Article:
South Carolina’s Alcohol Beverage Licensing Board Punishes Businesses that Sell Alcohol to Minors, Even if it is an Accident
According to news listed on the National Liquor Law Enforcement Association’s “Underage News” page, the U.S. has seen 43 incidents in various states involving busts of bars, restaurants, grocery stores, convenience stores, and other establishments that sold alcohol to minors, and either lost their alcohol beverage licenses, or had the license suspended pending criminal investigation.
South Carolina takes the sale of alcohol to minors very seriously, and punishes the offense not just by revoking the business’s alcohol beverage license, but issues large fines and potential jail time for the store clerk, waitstaff, or business owner who allowed the minor to purchase alcohol without checking their license.
The S.C. Statehouse’s website offers this in regards to liquor laws involving underage consumption of alcohol: “It is unlawful for a person to transfer or give to a person under the age of twenty-one years for the purpose of consumption of beer or wine in the State, unless the person under the age of twenty-one is recruited and authorized by a law enforcement agency to test a person’s compliance with laws relating to the unlawful transfer or sale of beer and wine to a minor.” Both the sales person and the minor may be charged for violating underage drinking laws, and the business could suffer serious revenue losses for losing their alcohol beverage license and losing reputation in the community.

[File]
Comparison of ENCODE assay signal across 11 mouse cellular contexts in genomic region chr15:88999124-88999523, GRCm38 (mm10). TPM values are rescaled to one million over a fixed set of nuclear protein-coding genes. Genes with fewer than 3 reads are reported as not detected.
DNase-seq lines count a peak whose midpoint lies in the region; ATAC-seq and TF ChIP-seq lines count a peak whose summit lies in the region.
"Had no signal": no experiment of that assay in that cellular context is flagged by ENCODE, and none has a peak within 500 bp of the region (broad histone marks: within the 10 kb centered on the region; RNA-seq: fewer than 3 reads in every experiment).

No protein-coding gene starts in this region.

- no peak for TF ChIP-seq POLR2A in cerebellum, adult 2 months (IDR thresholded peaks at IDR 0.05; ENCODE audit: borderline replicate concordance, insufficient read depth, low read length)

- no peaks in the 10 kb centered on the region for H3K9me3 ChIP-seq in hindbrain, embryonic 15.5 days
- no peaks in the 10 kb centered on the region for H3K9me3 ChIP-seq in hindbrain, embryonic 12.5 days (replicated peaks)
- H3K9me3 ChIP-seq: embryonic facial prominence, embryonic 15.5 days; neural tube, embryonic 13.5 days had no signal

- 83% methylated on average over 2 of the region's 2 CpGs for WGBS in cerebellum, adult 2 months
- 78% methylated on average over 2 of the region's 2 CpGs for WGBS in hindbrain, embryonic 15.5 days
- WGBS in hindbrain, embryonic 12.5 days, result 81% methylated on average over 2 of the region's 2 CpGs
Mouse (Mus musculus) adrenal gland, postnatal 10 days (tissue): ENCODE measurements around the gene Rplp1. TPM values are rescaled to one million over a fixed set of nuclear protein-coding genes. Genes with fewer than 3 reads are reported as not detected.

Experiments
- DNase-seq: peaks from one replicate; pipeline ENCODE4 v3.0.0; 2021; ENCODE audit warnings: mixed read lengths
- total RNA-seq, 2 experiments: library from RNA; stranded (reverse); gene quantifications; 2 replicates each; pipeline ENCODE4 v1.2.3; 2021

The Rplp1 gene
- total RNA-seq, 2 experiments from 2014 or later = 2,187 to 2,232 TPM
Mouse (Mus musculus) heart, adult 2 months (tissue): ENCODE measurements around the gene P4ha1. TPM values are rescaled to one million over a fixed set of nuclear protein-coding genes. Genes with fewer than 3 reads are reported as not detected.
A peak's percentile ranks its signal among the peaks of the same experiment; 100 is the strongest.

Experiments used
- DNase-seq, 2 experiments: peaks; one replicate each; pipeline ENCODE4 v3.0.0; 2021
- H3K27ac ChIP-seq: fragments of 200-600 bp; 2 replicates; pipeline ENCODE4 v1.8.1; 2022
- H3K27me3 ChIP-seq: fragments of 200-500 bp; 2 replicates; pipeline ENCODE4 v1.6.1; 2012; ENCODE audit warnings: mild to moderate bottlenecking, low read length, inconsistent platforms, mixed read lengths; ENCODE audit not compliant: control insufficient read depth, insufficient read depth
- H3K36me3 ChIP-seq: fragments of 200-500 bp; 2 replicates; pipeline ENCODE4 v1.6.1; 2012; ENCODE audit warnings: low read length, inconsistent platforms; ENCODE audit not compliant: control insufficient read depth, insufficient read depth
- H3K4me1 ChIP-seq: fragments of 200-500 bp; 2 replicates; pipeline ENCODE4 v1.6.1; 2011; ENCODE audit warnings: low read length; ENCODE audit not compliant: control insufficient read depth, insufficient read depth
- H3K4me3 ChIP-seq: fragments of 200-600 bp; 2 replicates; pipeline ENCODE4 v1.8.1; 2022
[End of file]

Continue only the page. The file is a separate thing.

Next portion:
As a business owner in South Carolina, it is important to understand the alcohol beverage license laws and underage drinking laws in the state. For example, if a retailer is found guilty of selling alcohol to a minor, the first offense could lead to 30 days in prison and a fine of $200 to $300 – and that is just for the individual who sold the alcohol.
The Department of Revenue (DOR) operates South Carolina’s Alcohol Beverage Licensing (ABL). This is a serious of business licenses that different businesses can apply for, depending on how they wish to offer alcohol sales or for how long. For example, if a fundraiser wishes to offer a bar with alcoholic drinks for purchase, then a special events alcohol beverage license can be applied for; if a convenience store wishes to sell beer and wine for consumption off-site, then that is a different type of alcohol beverage license. However, these licenses are all overseen by the DOR’s ABL application.
DOR also offers a page of businesses whose alcohol beverage licenses have been suspended, and for how long. The length of suspension depends on how serious the violation of the ABL was – if the business failed to reapply for the ABL for months or years, for example, the license could be revoked for more than 12 months. If the business negligently sold alcohol to a minor, the ABL could be revoked for a period of weeks or months, or, depending on the seriousness of the criminal investigation and how long the business had been negligent or malicious, over 12 months.
For questions regarding the serious violation of selling alcohol to a minor, or fighting to regain a revoked alcohol beverage license, please give us a call today for a free consultation. 803.252.4800.